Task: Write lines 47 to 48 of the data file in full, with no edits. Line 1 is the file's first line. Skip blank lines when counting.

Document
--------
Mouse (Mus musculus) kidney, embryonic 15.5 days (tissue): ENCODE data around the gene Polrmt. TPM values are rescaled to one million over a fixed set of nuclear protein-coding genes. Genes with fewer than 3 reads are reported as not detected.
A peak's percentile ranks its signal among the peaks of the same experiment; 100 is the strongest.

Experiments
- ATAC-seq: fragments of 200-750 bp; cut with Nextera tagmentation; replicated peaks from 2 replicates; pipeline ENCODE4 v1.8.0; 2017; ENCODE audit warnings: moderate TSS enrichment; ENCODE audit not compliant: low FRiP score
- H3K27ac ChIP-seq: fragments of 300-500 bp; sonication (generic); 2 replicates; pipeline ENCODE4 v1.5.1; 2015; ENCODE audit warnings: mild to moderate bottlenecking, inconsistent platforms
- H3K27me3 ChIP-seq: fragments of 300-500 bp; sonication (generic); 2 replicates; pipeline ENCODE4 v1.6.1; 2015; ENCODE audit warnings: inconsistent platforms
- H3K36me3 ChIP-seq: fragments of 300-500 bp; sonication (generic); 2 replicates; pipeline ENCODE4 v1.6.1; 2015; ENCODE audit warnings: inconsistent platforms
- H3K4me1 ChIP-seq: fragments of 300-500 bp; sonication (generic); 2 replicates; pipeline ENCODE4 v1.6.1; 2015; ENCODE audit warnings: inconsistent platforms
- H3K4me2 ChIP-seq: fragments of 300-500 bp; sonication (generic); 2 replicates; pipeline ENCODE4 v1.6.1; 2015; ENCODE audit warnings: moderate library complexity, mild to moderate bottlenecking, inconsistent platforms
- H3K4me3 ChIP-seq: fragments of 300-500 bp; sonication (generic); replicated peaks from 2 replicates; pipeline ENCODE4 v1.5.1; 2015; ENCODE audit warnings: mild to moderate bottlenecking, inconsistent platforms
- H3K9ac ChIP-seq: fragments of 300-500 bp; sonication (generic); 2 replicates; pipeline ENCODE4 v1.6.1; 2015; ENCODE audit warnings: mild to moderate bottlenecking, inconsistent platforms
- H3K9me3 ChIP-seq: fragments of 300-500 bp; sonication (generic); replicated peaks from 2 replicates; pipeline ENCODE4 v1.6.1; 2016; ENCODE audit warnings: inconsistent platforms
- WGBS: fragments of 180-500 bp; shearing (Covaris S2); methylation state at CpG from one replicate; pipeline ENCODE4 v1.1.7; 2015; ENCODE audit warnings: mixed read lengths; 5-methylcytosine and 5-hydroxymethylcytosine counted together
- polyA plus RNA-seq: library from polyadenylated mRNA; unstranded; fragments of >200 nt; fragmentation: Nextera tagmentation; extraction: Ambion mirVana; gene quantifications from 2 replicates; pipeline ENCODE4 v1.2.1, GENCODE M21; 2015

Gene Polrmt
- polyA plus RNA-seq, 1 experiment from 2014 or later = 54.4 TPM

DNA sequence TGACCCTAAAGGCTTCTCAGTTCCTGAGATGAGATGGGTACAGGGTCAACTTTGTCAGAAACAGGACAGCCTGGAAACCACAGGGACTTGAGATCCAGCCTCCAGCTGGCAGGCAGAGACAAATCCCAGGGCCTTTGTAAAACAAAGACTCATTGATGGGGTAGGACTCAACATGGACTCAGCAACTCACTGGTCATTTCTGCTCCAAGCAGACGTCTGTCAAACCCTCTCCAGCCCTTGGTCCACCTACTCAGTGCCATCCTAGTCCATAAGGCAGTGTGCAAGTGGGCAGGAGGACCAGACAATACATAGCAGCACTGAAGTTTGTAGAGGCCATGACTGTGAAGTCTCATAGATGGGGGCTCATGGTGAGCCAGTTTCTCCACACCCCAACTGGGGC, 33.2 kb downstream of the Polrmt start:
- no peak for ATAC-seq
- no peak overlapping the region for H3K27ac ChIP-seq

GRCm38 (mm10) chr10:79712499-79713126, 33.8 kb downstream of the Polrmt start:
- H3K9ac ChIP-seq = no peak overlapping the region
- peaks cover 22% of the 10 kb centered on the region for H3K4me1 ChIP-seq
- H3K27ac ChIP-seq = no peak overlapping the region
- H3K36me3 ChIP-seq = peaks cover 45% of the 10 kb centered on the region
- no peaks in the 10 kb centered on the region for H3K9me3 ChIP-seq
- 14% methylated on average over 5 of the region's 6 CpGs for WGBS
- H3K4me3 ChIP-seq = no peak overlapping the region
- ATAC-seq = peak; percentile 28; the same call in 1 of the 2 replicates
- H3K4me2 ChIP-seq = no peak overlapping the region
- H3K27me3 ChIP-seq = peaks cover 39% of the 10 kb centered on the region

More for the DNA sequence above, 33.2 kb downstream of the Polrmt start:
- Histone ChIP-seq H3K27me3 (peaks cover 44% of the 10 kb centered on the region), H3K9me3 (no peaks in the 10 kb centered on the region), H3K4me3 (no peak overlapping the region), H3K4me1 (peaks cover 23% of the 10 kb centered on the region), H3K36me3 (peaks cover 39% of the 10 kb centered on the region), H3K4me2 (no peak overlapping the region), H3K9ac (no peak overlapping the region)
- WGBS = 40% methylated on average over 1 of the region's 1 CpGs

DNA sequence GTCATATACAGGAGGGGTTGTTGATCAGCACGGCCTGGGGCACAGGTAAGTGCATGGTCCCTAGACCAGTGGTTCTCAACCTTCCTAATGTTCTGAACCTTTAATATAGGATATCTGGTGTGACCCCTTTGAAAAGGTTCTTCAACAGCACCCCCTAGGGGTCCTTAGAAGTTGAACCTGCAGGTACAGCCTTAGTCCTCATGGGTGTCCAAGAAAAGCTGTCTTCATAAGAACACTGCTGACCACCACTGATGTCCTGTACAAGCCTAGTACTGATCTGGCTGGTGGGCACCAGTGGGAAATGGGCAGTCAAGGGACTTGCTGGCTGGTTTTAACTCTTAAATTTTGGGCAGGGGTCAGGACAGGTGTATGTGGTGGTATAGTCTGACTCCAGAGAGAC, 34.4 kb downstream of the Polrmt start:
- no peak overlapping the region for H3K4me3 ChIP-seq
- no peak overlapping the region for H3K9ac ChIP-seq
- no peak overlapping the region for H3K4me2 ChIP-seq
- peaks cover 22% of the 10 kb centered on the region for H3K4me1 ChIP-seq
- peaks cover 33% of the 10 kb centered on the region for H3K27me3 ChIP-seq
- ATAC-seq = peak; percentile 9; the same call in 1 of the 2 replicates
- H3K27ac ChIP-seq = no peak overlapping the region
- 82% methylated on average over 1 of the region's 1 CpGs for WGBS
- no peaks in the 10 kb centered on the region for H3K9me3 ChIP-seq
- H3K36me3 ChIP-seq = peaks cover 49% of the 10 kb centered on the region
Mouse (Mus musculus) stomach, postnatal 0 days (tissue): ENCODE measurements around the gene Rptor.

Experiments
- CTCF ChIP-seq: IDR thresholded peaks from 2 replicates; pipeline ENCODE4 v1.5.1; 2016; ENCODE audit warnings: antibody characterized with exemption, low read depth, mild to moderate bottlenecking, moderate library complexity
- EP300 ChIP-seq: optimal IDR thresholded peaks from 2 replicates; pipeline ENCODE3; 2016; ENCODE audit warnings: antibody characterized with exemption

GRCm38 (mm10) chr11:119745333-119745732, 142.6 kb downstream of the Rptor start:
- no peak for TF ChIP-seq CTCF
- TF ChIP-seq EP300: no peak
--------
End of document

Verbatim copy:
- CTCF ChIP-seq: IDR thresholded peaks from 2 replicates; pipeline ENCODE4 v1.5.1; 2016; ENCODE audit warnings: antibody characterized with exemption, low read depth, mild to moderate bottlenecking, moderate library complexity
- EP300 ChIP-seq: optimal IDR thresholded peaks from 2 replicates; pipeline ENCODE3; 2016; ENCODE audit warnings: antibody characterized with exemption